Steinhoff and Jooste’s troubles continue


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FIFI PETERS: [We have] the Steinhoff story right now, where the company announced that the listing of its Mattress Firm business over in the US would not be going ahead as planned. It said that there’s market volatility in the IPO market, the initial public offering market. But Steinhoff said that it would continue exploring all options and paths for the way forward for its Mattress Firm business. An IPO later on could still be on the cards if market conditions become favourable.

We’ve got Jean Pierre Verster, CEO at Protea Capital Management, for more on this story. Jean Pierre, thanks so much for your time.

This announcement, coming a day after the announcement from the JSE regarding Markus Jooste’s fine and barring as a director on the listed companies [platform] – did you see it coming? Are you surprised at all by the pulling of the plug on the IPO?

JEAN PIERRE VERSTER: Good evening, Fifi. Well, I think the first indication that this might happen came in December when Steinhoff announced that their creditors are in such a powerful position now, and given what the equity markets had done until December, they would propose that shareholders either be diluted by 80% or effectively get nothing.

So that was the first indication that the equity market was so difficult, and that Plan A for Steinhoff was to monetise their investment in Pepco listed in Poland, to monetise Pepkor listed on the JSE, and to monetise Mattress Firm in the US by listing it. That’s the IPO that was pulled today. That was Plan A, and that has not worked.

So today’s announcement is not a great surprise in the context of the announcement that was made in December and how equity markets have performed so far in the last 12 months.

FIFI PETERS: They’re talking about the fact that they’ll continue exploring all options and paths on a way forward, trying to find the best deal, as it were. What do you think Plan B is going to look like from here?

JEAN PIERRE VERSTER: Well, Plan B is a plan where the creditors take firm control of Steinhoff. Shareholders will vote sometime in the next few months to either get nothing or to end up with 20% of the business and have their Steinhoff shares delisted – which is an important point.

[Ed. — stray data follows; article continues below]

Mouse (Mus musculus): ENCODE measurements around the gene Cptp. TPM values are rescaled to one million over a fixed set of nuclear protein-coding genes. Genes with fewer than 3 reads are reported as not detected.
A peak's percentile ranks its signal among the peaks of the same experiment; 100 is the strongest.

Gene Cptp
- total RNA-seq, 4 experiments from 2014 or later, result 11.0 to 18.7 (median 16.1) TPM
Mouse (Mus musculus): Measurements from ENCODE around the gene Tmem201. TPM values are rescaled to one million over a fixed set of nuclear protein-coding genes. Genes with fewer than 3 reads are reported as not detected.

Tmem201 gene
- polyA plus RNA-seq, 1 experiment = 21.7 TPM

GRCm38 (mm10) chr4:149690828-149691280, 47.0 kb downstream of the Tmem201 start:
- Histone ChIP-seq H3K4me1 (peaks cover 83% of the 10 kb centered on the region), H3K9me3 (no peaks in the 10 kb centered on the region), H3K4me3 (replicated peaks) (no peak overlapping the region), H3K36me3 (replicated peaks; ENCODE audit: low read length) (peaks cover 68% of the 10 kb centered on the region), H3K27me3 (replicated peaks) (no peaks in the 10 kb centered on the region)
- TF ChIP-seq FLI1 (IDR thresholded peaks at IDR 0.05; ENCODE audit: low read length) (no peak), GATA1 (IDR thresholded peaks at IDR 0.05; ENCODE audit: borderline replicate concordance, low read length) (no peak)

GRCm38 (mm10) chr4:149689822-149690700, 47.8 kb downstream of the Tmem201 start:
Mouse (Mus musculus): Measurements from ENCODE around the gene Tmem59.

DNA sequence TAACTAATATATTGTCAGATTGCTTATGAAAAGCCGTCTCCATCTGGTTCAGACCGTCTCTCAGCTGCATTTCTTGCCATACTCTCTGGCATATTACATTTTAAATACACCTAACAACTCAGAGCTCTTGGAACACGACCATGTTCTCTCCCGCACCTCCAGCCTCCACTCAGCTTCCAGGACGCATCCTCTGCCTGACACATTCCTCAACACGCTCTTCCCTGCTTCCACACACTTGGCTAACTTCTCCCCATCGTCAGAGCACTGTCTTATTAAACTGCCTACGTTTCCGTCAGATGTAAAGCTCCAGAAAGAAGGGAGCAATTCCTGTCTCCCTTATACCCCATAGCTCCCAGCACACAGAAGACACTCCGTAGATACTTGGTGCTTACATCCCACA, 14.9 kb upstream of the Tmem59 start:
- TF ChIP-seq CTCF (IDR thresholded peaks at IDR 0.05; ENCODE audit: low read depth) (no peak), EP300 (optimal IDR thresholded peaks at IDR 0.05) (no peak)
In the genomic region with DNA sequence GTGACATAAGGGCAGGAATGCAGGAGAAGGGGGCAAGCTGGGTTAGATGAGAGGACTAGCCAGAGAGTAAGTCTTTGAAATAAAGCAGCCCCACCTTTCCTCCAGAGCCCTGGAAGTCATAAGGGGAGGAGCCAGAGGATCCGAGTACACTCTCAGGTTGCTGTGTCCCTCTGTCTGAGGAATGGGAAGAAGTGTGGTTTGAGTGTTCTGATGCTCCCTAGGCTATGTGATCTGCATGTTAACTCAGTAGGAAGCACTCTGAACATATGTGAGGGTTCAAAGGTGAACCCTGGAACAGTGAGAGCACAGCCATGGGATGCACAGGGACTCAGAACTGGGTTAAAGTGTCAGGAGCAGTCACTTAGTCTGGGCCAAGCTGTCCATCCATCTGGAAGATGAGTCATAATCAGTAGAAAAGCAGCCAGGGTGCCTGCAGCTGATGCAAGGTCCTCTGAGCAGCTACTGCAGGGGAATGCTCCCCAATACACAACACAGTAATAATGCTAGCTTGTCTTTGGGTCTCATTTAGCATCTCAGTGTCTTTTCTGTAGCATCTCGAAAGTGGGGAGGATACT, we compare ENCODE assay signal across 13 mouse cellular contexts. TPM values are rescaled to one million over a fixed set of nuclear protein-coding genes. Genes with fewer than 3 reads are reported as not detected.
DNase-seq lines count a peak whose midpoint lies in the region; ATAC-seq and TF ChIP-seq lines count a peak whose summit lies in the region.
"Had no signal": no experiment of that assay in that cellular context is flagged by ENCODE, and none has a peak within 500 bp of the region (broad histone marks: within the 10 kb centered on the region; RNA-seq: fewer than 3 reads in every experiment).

So you don’t have the protections, for instance, that allowed for the penalty portion to Markus Jooste yesterday, because if the company is not listed, the listing requirements are not applicable.

That means that Plan B is whatever the creditors want to do. So they’ll end up with 80% of the business and Plan B will probably be to sit and wait, to wait for market conditions to improve, to hope that the Pepco price increases, the Pepkor price increases, and that they might get a better valuation on their stake in Mattress Firm to list that in the US, maybe in a year or two or three.

So it’s still very much dependent on [whether] Plan B will work, and it all depends on equity markets performing well in the coming three years or so.

But importantly, Fifi, the benefits of this plan will accrue mostly to creditors, not really to shareholders of Steinhoff.

FIFI PETERS: The stock is down almost 90% in the past year. One would have thought that it had already reached [its] low but clearly not, based on its performance in the past year. So would you suggest buying into this company at this really, really cheap level, or do you hold the consensus view that it’s really uninvestible right now?

JEAN PIERRE VERSTER: Firmly the latter. I think that the only people who are buying Steinhoff now are speculators.

And on the basis of the financial standing of Steinhoff – and the fact that the creditors now have a sword over the head of the shareholders, and the shareholders will be diluted by 80% and will not have the protections of holding shares in a listed company sometime when this is all actioned …